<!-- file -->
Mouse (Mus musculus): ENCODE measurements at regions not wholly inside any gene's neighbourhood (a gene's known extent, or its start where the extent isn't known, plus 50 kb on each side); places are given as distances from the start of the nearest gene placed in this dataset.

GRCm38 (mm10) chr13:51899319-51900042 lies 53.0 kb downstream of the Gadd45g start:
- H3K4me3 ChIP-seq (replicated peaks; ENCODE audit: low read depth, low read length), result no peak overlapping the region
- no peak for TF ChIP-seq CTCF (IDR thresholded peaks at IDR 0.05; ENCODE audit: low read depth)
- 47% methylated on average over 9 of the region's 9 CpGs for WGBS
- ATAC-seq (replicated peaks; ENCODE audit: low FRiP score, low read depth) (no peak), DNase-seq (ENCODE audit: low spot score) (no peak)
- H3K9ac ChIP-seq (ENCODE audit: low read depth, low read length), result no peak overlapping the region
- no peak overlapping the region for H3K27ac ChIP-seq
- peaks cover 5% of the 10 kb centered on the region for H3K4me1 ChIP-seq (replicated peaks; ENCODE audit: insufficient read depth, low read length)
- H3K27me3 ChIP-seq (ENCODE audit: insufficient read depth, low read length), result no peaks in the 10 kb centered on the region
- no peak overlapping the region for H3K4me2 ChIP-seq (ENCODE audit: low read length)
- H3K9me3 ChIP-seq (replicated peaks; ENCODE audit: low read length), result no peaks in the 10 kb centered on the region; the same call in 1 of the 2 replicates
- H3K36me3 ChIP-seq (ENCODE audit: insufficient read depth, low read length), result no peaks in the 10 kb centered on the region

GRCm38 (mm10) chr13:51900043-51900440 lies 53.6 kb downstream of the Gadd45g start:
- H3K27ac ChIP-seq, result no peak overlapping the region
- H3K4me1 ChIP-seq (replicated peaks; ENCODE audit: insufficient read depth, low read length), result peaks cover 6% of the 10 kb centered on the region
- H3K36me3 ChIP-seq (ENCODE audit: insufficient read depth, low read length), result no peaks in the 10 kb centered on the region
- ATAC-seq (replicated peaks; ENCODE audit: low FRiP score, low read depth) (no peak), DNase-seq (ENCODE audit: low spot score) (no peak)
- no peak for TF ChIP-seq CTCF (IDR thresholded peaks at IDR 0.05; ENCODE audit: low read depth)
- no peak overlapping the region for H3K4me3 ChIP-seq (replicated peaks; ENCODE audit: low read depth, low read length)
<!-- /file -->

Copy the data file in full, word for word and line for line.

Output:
Mouse (Mus musculus): ENCODE measurements at regions not wholly inside any gene's neighbourhood (a gene's known extent, or its start where the extent isn't known, plus 50 kb on each side); places are given as distances from the start of the nearest gene placed in this dataset.

GRCm38 (mm10) chr13:51899319-51900042 lies 53.0 kb downstream of the Gadd45g start:
- H3K4me3 ChIP-seq (replicated peaks; ENCODE audit: low read depth, low read length), result no peak overlapping the region
- no peak for TF ChIP-seq CTCF (IDR thresholded peaks at IDR 0.05; ENCODE audit: low read depth)
- 47% methylated on average over 9 of the region's 9 CpGs for WGBS
- ATAC-seq (replicated peaks; ENCODE audit: low FRiP score, low read depth) (no peak), DNase-seq (ENCODE audit: low spot score) (no peak)
- H3K9ac ChIP-seq (ENCODE audit: low read depth, low read length), result no peak overlapping the region
- no peak overlapping the region for H3K27ac ChIP-seq
- peaks cover 5% of the 10 kb centered on the region for H3K4me1 ChIP-seq (replicated peaks; ENCODE audit: insufficient read depth, low read length)
- H3K27me3 ChIP-seq (ENCODE audit: insufficient read depth, low read length), result no peaks in the 10 kb centered on the region
- no peak overlapping the region for H3K4me2 ChIP-seq (ENCODE audit: low read length)
- H3K9me3 ChIP-seq (replicated peaks; ENCODE audit: low read length), result no peaks in the 10 kb centered on the region; the same call in 1 of the 2 replicates
- H3K36me3 ChIP-seq (ENCODE audit: insufficient read depth, low read length), result no peaks in the 10 kb centered on the region

GRCm38 (mm10) chr13:51900043-51900440 lies 53.6 kb downstream of the Gadd45g start:
- H3K27ac ChIP-seq, result no peak overlapping the region
- H3K4me1 ChIP-seq (replicated peaks; ENCODE audit: insufficient read depth, low read length), result peaks cover 6% of the 10 kb centered on the region
- H3K36me3 ChIP-seq (ENCODE audit: insufficient read depth, low read length), result no peaks in the 10 kb centered on the region
- ATAC-seq (replicated peaks; ENCODE audit: low FRiP score, low read depth) (no peak), DNase-seq (ENCODE audit: low spot score) (no peak)
- no peak for TF ChIP-seq CTCF (IDR thresholded peaks at IDR 0.05; ENCODE audit: low read depth)
- no peak overlapping the region for H3K4me3 ChIP-seq (replicated peaks; ENCODE audit: low read depth, low read length)